CSA: Throughout the book, it is obvious how much you care for each of your players. How do you go about relating to players and how much interaction do you have with them on a daily basis? Also, do they learn more from you or do you learn more from them?
PA: I have clearly learned more from my guys than they have learned from me. These are wonderful guys, who are highly focused on academics, student life, working on campus, being RA’s. When I arrived at Trinity in 1994, our team had one of the lowest average GPAs, and now it has one of the highest.
Because these boys are so far away from home, I truly do become more than just their coach. Christmas, holidays, illness, happy days, sad days are all part of our shared four-year journey.
Their parents have entrusted me and the college to watch over them, as surrogate parents, and this is not only a responsibility [but] a privilege.
CSA: It is interesting how you do not let parents watch practices. Does this ever create tension with your team or their parents?
PA: To me practice is our sacred classroom. I need to do whatever is needed on each and every day, to get the boys’ attention. Sometimes that is not pretty, and I do not need parents watching over my shoulder. I do not go to their offices on work days, and they need to stay out of my classroom. Actually it is very well received and generally respected by the parents.
CSA: Early this year Trinity College dedicated the “Paul D. Assaiante Tennis Center.” What did that honor mean to you?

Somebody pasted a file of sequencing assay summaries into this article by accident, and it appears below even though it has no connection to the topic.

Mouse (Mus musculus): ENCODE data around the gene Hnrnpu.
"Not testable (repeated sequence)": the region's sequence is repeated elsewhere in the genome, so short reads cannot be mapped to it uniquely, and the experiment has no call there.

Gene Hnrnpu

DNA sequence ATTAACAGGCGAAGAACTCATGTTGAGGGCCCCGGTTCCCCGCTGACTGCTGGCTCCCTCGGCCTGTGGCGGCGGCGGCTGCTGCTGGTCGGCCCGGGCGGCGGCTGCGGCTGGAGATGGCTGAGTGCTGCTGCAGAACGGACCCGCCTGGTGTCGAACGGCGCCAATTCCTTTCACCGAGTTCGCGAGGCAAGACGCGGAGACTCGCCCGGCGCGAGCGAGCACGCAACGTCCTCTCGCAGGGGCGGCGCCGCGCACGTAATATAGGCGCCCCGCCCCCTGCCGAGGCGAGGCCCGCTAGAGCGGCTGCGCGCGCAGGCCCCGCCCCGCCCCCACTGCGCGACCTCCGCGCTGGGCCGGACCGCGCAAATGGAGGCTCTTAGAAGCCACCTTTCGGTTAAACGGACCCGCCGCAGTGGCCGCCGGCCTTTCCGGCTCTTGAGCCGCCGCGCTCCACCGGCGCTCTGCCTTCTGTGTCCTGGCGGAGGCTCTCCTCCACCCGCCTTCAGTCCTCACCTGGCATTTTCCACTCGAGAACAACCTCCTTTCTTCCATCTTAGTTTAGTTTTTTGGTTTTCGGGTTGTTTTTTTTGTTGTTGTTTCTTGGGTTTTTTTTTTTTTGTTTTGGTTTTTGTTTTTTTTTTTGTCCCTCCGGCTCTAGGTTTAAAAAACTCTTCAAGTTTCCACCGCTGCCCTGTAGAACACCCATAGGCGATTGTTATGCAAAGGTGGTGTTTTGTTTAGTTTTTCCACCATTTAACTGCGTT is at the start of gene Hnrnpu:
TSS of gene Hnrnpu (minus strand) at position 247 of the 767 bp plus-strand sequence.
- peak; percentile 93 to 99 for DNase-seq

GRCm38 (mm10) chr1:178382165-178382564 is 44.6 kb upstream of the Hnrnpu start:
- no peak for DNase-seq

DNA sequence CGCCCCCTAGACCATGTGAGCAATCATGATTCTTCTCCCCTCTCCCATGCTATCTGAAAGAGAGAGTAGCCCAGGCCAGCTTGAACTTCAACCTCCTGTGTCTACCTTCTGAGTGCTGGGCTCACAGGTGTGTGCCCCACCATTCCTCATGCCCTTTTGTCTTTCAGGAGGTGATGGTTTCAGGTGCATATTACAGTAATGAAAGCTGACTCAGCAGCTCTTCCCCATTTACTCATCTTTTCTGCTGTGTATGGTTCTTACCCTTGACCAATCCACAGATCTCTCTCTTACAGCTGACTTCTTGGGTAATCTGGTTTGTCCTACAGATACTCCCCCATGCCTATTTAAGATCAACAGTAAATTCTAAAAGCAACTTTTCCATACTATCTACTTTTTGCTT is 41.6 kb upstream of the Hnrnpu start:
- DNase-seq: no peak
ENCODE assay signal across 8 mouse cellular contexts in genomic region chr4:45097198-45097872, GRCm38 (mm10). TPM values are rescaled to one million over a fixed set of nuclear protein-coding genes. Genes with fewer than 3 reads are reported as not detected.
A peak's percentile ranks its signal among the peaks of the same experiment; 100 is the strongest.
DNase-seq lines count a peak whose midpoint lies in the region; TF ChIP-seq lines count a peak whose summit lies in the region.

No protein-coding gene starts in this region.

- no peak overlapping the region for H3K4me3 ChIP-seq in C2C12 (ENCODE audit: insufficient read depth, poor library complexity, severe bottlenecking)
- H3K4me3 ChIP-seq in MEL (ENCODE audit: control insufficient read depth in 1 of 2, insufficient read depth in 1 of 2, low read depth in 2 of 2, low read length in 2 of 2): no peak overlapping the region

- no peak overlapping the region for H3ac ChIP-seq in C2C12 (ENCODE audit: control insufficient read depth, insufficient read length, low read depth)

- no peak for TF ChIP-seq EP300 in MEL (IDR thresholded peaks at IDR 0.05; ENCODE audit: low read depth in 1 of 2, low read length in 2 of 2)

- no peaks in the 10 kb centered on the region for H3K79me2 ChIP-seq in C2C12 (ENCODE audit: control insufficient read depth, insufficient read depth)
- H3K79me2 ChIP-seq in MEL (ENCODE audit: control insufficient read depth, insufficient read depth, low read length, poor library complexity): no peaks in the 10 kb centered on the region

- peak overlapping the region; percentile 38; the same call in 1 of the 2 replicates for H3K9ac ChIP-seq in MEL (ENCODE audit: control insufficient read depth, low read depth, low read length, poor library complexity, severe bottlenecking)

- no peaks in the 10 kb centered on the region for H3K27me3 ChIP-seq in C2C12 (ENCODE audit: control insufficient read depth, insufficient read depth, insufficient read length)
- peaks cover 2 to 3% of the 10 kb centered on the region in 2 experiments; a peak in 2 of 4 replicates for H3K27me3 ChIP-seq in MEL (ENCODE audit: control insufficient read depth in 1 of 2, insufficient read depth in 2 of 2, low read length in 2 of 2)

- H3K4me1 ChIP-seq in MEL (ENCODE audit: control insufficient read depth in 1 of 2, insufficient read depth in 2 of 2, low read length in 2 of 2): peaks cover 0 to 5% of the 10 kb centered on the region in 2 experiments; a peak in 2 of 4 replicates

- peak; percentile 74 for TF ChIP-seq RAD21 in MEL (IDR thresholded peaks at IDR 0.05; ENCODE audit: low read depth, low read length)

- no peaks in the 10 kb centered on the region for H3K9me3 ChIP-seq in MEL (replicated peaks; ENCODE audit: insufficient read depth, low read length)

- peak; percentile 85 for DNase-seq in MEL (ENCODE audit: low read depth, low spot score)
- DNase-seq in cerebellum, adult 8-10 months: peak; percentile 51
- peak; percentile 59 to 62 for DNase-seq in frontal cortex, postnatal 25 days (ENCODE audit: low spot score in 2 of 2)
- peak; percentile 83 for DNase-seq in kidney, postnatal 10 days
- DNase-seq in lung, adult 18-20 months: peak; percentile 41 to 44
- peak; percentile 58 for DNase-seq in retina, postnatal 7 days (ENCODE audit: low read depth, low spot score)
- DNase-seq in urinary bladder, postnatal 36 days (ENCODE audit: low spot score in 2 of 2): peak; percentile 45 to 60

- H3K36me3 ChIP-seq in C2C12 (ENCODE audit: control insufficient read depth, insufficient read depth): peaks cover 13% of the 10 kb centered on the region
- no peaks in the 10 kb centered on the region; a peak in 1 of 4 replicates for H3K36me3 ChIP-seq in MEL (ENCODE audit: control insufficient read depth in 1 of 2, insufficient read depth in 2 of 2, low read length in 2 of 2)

PA: Yes, the school decided to name the new tennis center after me, and that really touched me. But this because my dad, who was my hero, loved tennis. Every time I see the center I think of him. That is the gift.
CSA: Coaching is about working with people. You discuss so many coaching lessons, such as referring to the team as “we,” living in the moment, and communicating with your players. What do you hope someone not involved with squash will learn about interacting and working with teams, both in sports and in professional jobs?
PA: I truly think that the messages of this book are applicable to life. Managing fear … we face fear every day, learning to face your problems both personally and professionally, are all day-to-day issues.
I hope this book reaches a wider range of people and moves them!
CSA: When the streak ends, how will you feel?
PA: When the streak ends I will be thrilled. Truly! We can get that behind us and let the boys truly enjoy just sharing this moment. Who knows … it might be this year.